World Dairy Expo: Monitor forage quality throughout the season

The impact of variable weather will impact quality of forage into 2024
calendar icon 13 December 2023
clock icon 4 minute read

Dr. Joel Pankowski, senior manager with the dairy technical services team with Arm & Hammer Animal and Food Production, recently spoke to The Dairy Site’s Sarah Mikesell at the 2023 World Dairy Expo in Madison, Wisconsin, USA.

Weather conditions and forage

“What we're finding is, as you move across the dairy states from New York through Ohio, Michigan, Indiana and into Wisconsin, in particular around the Great Lakes, the rainfall has been very variable this year,” said Dr. Pankowski. “Most of those states that I mentioned, for the month of September, we're behind multiple inches of rain.”

The lack of rain may have made for an easier harvest, but the crop coming off the field was drier than normal.

“We are going to have to start thinking about things that come with dry forage such as higher ash content from the dirt, possible pathogen contamination to the feedstuffs and then molds and mycotoxins,” he said. “When you look at that type of thing, what can you do to help control it?”

From a nutrient profile perspective, producers should sample and test their forage as a standard practice on a regular basis not just when they open the bunk. This year, it is even more imperative that producers periodically talk to their nutritionist and find an interval of time to resample and continue to sample to ensure they have consistency in their nutrient content and digestibility.

“Because what we're going to find is the reports are consistent,” said Pankowski. “It very well could have rained in one field, and a mile away it didn't rain at all.”

In the past, certain states or regions have been impacted by weather, but this year is the first in a while where field to field is impacted. So, a farm is going to have some fields that are great for quality and quantity and other fields where quantity may not be an issue this year, but quality is going to vary, he said.

“Be conscious and work with your nutritionist,” he explained. “There are tools available to producers that are well researched that can help mitigate the mycotoxin challenge and address the pathogen control issues that would arise from this higher ash content because of the dry weather.”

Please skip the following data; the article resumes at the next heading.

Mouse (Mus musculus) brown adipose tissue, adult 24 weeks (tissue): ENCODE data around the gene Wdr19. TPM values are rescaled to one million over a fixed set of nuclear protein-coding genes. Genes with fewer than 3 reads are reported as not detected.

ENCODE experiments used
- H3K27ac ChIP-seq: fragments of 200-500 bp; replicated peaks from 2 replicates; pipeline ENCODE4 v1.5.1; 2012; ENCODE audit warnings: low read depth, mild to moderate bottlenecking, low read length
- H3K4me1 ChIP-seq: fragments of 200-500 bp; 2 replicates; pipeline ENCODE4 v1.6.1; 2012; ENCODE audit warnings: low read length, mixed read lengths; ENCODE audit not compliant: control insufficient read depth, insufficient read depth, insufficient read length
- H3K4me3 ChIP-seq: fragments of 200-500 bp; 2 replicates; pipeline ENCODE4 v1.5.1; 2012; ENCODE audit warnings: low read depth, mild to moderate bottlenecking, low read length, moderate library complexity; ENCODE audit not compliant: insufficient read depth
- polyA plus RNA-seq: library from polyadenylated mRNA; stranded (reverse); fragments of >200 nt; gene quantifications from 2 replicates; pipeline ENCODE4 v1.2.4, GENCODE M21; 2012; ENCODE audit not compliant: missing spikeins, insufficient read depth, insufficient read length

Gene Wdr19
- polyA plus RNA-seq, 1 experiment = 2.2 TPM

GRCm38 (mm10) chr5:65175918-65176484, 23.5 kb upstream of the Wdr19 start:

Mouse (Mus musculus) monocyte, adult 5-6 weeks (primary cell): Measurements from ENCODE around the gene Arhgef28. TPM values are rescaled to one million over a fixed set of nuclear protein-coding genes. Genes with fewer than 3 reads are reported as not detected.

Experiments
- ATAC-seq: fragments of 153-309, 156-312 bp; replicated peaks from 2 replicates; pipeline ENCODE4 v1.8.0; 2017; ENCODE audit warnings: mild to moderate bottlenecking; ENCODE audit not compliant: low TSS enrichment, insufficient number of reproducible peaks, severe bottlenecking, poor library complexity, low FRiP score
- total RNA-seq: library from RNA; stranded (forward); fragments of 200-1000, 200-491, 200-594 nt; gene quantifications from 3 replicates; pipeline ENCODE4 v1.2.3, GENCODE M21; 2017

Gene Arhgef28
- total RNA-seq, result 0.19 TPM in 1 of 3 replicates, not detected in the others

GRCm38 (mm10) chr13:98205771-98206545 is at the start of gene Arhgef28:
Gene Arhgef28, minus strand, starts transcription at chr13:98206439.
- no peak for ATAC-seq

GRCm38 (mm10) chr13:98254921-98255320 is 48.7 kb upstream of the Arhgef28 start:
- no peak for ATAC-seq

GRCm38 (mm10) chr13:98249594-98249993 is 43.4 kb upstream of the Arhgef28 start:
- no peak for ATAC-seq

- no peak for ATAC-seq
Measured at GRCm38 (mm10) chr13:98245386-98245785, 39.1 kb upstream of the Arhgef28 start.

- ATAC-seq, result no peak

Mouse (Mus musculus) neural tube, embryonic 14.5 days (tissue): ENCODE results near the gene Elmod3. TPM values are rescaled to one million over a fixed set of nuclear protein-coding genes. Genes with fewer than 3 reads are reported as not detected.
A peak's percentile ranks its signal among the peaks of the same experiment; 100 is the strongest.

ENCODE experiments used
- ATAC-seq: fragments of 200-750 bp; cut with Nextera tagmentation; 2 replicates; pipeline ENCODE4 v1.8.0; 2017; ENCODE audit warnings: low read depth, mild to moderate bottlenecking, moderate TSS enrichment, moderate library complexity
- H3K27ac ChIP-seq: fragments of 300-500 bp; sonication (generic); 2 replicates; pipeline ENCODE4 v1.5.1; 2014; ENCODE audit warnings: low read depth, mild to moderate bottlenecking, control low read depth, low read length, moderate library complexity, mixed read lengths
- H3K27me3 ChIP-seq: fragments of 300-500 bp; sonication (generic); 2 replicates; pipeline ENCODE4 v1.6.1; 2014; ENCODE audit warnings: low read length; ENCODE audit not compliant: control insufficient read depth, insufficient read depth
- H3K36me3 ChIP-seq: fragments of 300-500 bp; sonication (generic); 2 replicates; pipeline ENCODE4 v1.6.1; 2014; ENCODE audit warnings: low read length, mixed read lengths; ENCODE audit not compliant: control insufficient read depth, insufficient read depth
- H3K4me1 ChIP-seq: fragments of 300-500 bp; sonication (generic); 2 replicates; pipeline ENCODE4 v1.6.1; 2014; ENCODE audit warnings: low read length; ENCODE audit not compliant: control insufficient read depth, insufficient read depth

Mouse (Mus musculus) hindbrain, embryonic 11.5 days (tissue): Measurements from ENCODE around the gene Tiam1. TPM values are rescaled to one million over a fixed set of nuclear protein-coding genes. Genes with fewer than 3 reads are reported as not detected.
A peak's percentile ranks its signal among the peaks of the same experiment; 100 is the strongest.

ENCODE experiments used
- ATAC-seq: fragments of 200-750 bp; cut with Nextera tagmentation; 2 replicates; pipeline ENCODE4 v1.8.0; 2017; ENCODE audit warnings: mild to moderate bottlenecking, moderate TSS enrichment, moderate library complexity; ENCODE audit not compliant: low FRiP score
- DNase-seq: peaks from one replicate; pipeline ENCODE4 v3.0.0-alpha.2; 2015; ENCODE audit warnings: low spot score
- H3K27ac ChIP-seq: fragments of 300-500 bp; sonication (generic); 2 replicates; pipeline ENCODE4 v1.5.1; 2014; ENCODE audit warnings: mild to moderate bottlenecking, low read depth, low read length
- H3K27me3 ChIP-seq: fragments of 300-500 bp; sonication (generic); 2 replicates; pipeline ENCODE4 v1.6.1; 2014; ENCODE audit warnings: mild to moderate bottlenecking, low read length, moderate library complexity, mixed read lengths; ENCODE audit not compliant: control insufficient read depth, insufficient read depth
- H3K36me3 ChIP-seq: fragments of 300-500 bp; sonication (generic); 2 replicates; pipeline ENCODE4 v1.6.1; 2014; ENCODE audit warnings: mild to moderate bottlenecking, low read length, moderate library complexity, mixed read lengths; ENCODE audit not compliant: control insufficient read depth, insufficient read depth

Impact of higher feed prices

“I think what you're seeing this year is going to be unique going into 2024,” he said. “With feed costs traditionally we look at the commodity markets and watch them fluctuate. This year, the markets look decent, but the costs tend to be higher.”

These higher costs come from things we don’t normally talk about when it comes to feed costs - transportation costs, fuel costs and electricity costs at the mills to run the mills – those costs, ultimately all get passed down to the customer, which is the dairy producer.

“That's what's going to drive some of this up,” he said. “If we just look at fuel prices across the country, as I talk to our sales managers, in New York, we are paying $4/gallon for gas; in Ohio, it is $3.50; and in California, it is almost $7.00.”

This whole inflationary period is going to have an impact on feed costs.

“I would tell folks like with forage quality and eliminating variation and taking control your own destiny, be more hesitant to just strip everything out to save money,” said Pankowski. “We learned in 2009 that was not the way to go. There are things in these diets for specific reasons.”

He suggested producers collaborate with their nutritionist to looks at products from the standpoint of if they come from a reputable company with good service and support and good science behind them.

“There's a cost to doing business, unfortunately for all of us,” he said. “But just cutting costs for the sake of cutting costs - we have already figured out that is probably not a good practice.”

“If you're in one of these areas that got the luck of the draw and consistent rain, you've got good quality and quantity, then you're going to have probably an opportunity to lower your purchase feed price,” he explained. “You can probably feed more forage than you have in the past and make up for some of the differences in the purchase feed price that you've had in the past.”

If the opposite is true, then producers may have more of an investment this year. Feed costs may be increased due to higher operational and fuel costs, but they may also be increased due to the additional nutrients needed to compensate for the lack of quality from the weather conditions.

“That's why I say continue to test as you move through the season, so you can make those adjustments on the fly,” he said. “Be more preventative and as opposed to reactionary.”

At the end of the day, cows like consistency, they do not like a lot of change in their diets.

“In order for them to perform at this elite athlete level that we want them to,” Pankowski said. “You've got to make sure that you put enough fuel in their tank and it's a digestible fuel for them to produce for you.”

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